If we wait on our QB2 like suggested in Tip #2, we should be pretty quick to double-tap our QB2 and QB3 in the Round 6-8 range. If we still don’t feel great about our QBs, I love going the QB4 route. Go back to the Tip #2 chart and see how discounted the QB30-QB40 range is. I like Marcus Mariota, Jimmy Garoppolo, Kenny Pickett, Drew Lock, Matt Corral, Desmond Ridder, and Jacoby Brissett in particular.
And of course, we should be stacking these QBs with their WRs and TEs for positive correlation.
I hate viewing roster construction through the lens of the final team because the early-round journey is what actually determines the final roster construction, but the people just love a basic blueprint. And I'm a man of the people.
RBs are easy. If we have really good backs, then four is viable. If we have really bad backs, then six is viable. Otherwise, five RBs for two RBs spots will work most weeks.
WRs are also easy. If we have really good receivers, then seven is viable. If we have really bad receivers, then going to nine (maybe 10) receivers works. Having 7-9 WRs for three WR spots is the sweet spot.
Having three QBs is viable if the QBs in general are strong. For example, if you picked Dak Prescott and Matthew Stafford at the Round 1/2 turn. But in general, those late-round QB4s are worthwhile picks because it’s four QBs going into two QB spots most weeks.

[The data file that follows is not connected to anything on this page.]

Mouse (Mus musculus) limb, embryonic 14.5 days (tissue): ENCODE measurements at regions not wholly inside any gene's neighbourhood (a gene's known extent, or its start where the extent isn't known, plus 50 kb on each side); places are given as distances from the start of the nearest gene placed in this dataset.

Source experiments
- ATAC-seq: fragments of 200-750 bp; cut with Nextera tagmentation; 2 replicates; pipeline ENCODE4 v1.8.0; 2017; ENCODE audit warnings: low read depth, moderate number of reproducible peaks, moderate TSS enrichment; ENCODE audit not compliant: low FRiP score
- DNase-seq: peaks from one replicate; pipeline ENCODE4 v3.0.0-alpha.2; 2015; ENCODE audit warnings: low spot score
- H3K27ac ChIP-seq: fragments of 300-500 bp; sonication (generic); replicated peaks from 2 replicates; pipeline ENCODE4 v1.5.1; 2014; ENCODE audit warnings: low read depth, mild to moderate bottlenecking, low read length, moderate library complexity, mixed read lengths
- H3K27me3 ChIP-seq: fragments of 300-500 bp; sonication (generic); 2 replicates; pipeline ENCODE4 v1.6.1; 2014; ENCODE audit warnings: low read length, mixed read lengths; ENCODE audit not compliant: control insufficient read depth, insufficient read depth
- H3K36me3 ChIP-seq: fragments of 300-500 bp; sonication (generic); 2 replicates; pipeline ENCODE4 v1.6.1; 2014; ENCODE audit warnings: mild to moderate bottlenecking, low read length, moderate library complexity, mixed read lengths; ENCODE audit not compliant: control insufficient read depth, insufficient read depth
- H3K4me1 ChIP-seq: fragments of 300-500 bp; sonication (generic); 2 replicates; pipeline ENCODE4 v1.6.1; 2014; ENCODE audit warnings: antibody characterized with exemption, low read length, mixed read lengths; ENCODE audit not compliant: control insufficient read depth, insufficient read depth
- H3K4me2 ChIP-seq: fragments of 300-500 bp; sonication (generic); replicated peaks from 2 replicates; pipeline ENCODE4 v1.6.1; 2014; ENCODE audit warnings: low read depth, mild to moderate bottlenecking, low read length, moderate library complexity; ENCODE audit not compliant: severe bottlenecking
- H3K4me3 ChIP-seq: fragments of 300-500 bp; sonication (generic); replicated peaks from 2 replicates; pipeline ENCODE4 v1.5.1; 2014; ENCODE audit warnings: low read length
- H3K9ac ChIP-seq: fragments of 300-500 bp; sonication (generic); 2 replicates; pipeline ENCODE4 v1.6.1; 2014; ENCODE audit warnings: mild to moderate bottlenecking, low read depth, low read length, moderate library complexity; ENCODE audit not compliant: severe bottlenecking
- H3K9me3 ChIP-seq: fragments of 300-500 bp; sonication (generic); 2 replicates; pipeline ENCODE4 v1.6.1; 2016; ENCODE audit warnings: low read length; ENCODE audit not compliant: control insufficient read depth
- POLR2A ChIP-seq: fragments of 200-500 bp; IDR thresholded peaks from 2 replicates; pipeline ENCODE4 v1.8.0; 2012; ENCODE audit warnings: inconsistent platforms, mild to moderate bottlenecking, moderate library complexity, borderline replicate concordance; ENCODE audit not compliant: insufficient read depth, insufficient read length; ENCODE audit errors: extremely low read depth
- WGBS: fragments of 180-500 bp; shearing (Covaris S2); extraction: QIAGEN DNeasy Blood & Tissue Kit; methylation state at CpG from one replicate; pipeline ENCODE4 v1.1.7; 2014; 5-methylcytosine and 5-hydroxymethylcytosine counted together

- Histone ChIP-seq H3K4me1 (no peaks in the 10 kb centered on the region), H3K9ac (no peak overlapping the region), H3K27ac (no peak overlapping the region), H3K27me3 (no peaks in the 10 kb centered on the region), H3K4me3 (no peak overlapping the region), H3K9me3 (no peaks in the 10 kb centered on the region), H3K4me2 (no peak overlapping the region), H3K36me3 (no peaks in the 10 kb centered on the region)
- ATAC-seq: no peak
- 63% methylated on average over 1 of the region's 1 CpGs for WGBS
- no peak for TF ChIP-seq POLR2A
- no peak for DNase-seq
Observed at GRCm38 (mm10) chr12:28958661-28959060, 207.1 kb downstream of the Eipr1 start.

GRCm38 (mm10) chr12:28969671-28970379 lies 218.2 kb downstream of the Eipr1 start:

TEs are where I want to be underweight. Only 3 of the top-60 players in fantasy points over superflex replacement were TEs last season, a finding that was similar to what I found in QBs Are Undervalued On Underdog Fantasy. They simply don’t score that many points in half PPR, especially so when we have turned the 3rd starting receiver spot in for a higher-scoring superflex spot. For this reason, I either want two low-end TE1/2s and log out or I want three TE2/3s. The chart in Tip #2 suggests that the TE3 range is being over drafted right now, which tells me that jamming three TEs into one tight end hole is too much.
... that’s what she said ...
The tournament is 50% filled right now, but we just witnessed some wild moves that changed the percentage of teams who are stacked properly. If we hit these new stacks, we are only truly competing against half of the teams who have entered solely based on timing.
Some examples would be the Chiefs (Travis Kelce, Patrick Mahomes, and JuJu Smith-Schuster sans Tyreek Hill), Dolphins (Tyreek Hill at a cheaper cost, Jaylen Waddle at a cheaper cost, and Tua Tagovailoa), and Colts (Michael Pittman and Matt Ryan). Whenever the next big trade happens, target that stack at a reasonable price, too.